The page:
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Can Americans pull together? If not, why not?

29 August 2008

Here is some speculation for your enlightenment.  This post discusses the fragmenting of America, the causes of our inability to see our common needs and act together for the common benefit.

Future generations will see things clearly that we cannot. For example, can we perceive what is happening in the souls of the common people, and in particular of the lower classes?. Their education and way of life open to them insights on human affairs which, peculiar to them, remain close to us.

It is worse for our ruling elites. When the rich man and the poor man no longer have any shared interest, any shared grievances, any shared business, the shadows which conceral the mind of the one from the other become unfathomable. They can live side by side (as in Manhattan) without any contact between them.

Although the fate of the upper and middle classes has diverged, they resemble one another in one respect: the middle class lives as cut off from the lower class as the rich. The middle class has run away from contact their the lower classes and their wretched state in the inner cities. Instead of uniting closely with them to engage in a common struggle against a shared inequality, we seek only to create new injustices for our own purposes (so that the laws and taxes better meet our needs).

The middle class as enthusiastically obtained tax exemptions (e.g., mortgages, retirement plans) as the rich. The lower classes from which most of us emerged as immigrants have not only become strangers but are largely unknown to us.

When the middle class has become isolated from the rich and the lower class from both, a similar fragmenting acts at the heart of of each class itself small groups form in the center of each. We divide by race, by ideology, by special interests (e.g., greens, pro-life, animal rights) — becoming almost as isolated from each other as the three classes are between themselves. Then the nation becomes a mass whose parts no longer link together. Nothing hinders the government — now the largest entity — any more than anything supports it. This creates the risk of the whole structure collapsing together at once, as the society, its foundation, weakens.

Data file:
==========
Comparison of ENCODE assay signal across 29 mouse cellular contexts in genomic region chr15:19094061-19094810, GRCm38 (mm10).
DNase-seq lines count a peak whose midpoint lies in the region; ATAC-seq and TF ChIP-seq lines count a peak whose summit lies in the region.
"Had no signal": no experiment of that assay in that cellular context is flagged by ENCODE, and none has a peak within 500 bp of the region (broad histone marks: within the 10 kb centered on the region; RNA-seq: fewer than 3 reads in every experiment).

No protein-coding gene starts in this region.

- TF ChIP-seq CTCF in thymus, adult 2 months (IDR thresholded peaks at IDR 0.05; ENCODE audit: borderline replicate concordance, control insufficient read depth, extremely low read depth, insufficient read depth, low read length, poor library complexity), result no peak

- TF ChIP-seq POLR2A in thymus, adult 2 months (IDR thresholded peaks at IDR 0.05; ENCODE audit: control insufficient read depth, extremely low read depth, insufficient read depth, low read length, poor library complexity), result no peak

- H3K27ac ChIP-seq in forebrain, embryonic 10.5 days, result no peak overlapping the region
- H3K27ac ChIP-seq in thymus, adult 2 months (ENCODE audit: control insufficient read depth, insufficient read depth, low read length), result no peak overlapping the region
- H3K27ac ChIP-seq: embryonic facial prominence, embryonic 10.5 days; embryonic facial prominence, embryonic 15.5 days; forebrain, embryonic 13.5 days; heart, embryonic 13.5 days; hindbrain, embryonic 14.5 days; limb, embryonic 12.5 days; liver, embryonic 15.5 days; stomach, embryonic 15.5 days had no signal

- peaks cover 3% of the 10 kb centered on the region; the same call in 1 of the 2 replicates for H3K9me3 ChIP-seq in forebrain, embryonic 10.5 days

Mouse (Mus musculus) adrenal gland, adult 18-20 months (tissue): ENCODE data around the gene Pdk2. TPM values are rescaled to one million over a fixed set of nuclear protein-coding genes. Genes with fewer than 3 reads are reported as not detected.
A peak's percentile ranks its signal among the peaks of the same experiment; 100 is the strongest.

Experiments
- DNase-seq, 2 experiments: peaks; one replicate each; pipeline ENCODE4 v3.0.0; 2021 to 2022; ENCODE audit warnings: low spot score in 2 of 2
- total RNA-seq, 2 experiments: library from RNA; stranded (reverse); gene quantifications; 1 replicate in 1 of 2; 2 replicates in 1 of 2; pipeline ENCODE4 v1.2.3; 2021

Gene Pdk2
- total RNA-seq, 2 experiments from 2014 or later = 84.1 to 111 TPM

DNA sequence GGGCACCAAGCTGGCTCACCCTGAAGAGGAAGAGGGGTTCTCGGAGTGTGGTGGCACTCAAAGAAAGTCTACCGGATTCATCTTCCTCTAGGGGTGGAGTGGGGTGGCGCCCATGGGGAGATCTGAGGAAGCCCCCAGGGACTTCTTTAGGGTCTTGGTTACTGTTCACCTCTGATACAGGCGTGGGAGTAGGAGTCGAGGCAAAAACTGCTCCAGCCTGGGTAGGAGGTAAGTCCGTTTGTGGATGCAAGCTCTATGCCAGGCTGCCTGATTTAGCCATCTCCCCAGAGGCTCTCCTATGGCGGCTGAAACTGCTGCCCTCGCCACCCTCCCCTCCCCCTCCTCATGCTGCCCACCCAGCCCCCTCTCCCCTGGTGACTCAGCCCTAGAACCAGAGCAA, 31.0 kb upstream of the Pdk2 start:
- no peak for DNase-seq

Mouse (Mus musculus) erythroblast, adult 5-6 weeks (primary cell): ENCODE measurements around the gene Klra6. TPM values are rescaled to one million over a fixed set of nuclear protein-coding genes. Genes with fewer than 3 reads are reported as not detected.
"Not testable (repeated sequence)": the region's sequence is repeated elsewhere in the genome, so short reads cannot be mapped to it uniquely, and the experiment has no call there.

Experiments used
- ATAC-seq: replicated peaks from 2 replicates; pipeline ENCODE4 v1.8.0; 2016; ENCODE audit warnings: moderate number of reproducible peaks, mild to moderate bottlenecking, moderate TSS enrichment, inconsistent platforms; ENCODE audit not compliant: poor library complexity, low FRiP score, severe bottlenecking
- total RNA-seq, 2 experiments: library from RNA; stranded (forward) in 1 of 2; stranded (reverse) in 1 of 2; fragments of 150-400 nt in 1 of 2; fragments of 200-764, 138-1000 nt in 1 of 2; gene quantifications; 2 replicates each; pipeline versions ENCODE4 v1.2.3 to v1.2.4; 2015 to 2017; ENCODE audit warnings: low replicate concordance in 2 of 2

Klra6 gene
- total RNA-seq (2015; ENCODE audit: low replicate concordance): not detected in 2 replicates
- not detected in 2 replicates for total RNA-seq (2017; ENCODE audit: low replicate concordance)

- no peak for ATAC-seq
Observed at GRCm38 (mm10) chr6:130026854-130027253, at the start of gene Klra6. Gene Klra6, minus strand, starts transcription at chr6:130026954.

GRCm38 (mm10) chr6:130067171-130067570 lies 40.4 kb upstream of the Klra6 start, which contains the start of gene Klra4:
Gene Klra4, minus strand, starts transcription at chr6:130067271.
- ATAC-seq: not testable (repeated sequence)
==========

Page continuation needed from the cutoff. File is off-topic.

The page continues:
If only these were my words!  This is an excerpt, lightly paraphrased, from Alex de Tocqueville’s The Ancien Regime and the Revolution.  However descriptive of modern America, it describes the doomed regime of French Monarchy in its last generation of life.

Please share your comments by posting below (brief and relevant, please), or email me at fabmaximus at hotmail dot com (note the spam-protected spelling).

Other posts in this series about America, how we got here and how we can recover it

  1. Forecast: Death of the American Constitution, 4 July 2006
  2. Diagnosing the Eagle, Chapter III – reclaiming the Constitution, 3 January 2008
  3. A report card for the Republic: are we still capable of self-government?, 3 July 2008
  4. Americans, now a subservient people (listen to the Founders sigh in disappointment), 20 July 2008